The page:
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Arkansas coaching hot board

Arkansas Athletic Director Jeff Long is looking for a new head coach after he terminated Bobby Petrino on Tuesday for having an “inappropriate relationship” with an athletic department employee.

Louisville's Charlie Strong is an Arkansas native and has been a defensive coordinator at two SEC schools.

Long says he’ll begin the search immediately – as soon as the press conference ended, in fact.

Assistant head coach Taver Johnson, who’s been at Arkansas less than three months, will serve as acting coach through spring practice, which ends April 21.

Long said he hasn’t determined if he’ll have a new head coach in place in time for the 2012 season, meaning Johnson, defensive coordinator Paul Haynes or perhaps even offensive coordinator Paul Petrino – Bobby’s younger brother – could serve as the Razorbacks’ interim head coach for the coming season.

In the meantime, we’ve compiled a hot board of coaching candidates. The list is completely unofficial and just our best guess at who Long might take a look at.

Tommy Bowden, former Clemson coach
THE SKINNY: Bowden’s name was linked to the Arkansas job quite a bit before Petrino was hired. He’s looking for a job, too, and took Clemson to eight bowl games in 10 seasons.

Butch Davis, adviser, Tampa Bay Buccaneers
THE SKINNY: Played defensive end at Arkansas, and his father lives in Springdale. Davis is close friends with UA trustee John Tyson. He was fired as head coach at North Carolina in 2011 while the NCAA was investigating academic misconduct and allegations of players receiving benefits from agents. But his resume is very strong. He’s also been head coach of the Miami Hurricanes and the Cleveland Browns and worked under former Hog Jimmy Johnson in Miami and with the Dallas Cowboys.

James Franklin, Vanderbilt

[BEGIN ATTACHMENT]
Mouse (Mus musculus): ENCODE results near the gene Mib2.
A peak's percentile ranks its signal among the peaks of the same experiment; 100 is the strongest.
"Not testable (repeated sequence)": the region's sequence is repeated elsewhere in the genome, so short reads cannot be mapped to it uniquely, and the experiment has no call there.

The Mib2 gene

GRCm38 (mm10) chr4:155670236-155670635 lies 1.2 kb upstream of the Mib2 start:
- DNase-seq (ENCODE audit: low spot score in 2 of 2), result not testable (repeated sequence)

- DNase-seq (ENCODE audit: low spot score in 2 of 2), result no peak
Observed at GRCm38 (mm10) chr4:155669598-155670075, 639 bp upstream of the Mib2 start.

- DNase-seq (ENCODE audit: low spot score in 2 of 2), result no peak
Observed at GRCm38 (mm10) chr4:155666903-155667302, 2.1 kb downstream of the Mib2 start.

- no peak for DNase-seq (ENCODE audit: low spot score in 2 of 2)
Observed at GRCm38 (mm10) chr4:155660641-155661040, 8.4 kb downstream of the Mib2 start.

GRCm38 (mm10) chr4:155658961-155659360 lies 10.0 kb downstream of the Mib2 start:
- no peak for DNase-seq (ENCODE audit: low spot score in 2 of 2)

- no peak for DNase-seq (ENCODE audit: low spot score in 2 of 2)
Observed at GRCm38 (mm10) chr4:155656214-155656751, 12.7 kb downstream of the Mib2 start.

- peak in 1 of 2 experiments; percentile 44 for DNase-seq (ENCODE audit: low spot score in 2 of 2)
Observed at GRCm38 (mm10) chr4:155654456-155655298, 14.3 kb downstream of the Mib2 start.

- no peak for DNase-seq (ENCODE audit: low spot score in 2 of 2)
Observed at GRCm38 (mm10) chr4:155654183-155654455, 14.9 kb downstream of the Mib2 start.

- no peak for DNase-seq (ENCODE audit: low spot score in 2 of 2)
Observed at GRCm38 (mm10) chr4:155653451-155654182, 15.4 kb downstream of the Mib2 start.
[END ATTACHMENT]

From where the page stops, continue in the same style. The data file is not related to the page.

THE SKINNY: Franklin has found unexpected success – but at the SEC level.

Hugh Freeze, head coach, Ole Miss
THE SKINNY: Freeze turned around perennial doormat Arkansas State, and his charisma would no doubt be welcomed by fans and media alike. The problem, though, is he just started a new job.

Skip Holtz, head coach, South Florida
THE SKINNY: Holtz graduated from Fayetteville High, where he played quarterback, while his father, Lou Holtz, was head coach of the Razorbacks. He had two nine-win seasons at East Carolina and was 8-5 in his first season at South Florida. But that 5-7 mark last season might not make him a hot coaching prospect.

Gus Malzahn, head coach, Arkansas State
THE SKINNY: Arkansas native coached and played at the UA. His relationship with Houston Nutt left a bad taste in some fans’ mouths, but he definitely has loyal fans in Northwest Arkansas. Like Freeze, though, he just started a new gig.

Garrick McGee, head coach, Alabama-Birmingham
THE SKINNY: Petrino’s right-hand man until he took the job at UAB prior to last season’s Cotton Bowl, McGee was a popular figure during four seasons as a Razorback assistant.

Paul Rhoads, head coach, Iowa State
THE SKINNY: The Cyclones won a combined five games before Rhoades, a former Auburn defensive coordinator, came to town. In his three years as head coach, they’ve averaged six wins a season. And keep in mind, he was Pittsburgh’s defensive coordinator at the same time that Jeff Long, Arkansas’ current athletic director, served as the Panthers’ AD.

Kirby Smart, defensive coordinator, Alabama
THE SKINNY: One of the hottest coordinators in the country, and a Nick Saban disciple, which carries a ton of weight. He also worked under Bobby Bowden as a graduate assistant. Three years ago, Smart won the Broyles Award, which is given to the nation’s top assistant football coach.

Charlie Strong, head coach, Louisville
THE SKINNY: Strong is a Batesville native and played at Central Arkansas. He’s also been an SEC defensive coordinator, working at Florida and South Carolina, where in 1999 he became the conference’s first black coordinator. He’s had back-to-back 7-6 seasons in his two years at Louisville.

Tommy Tuberville, head coach, Texas Tech
THE SKINNY: A Camden native, Tuberville’s name almost always seems to come up when Arkansas has an opening. Though his star has dimmed some since his days at Ole Miss and Auburn, he may still have a shot at this job.

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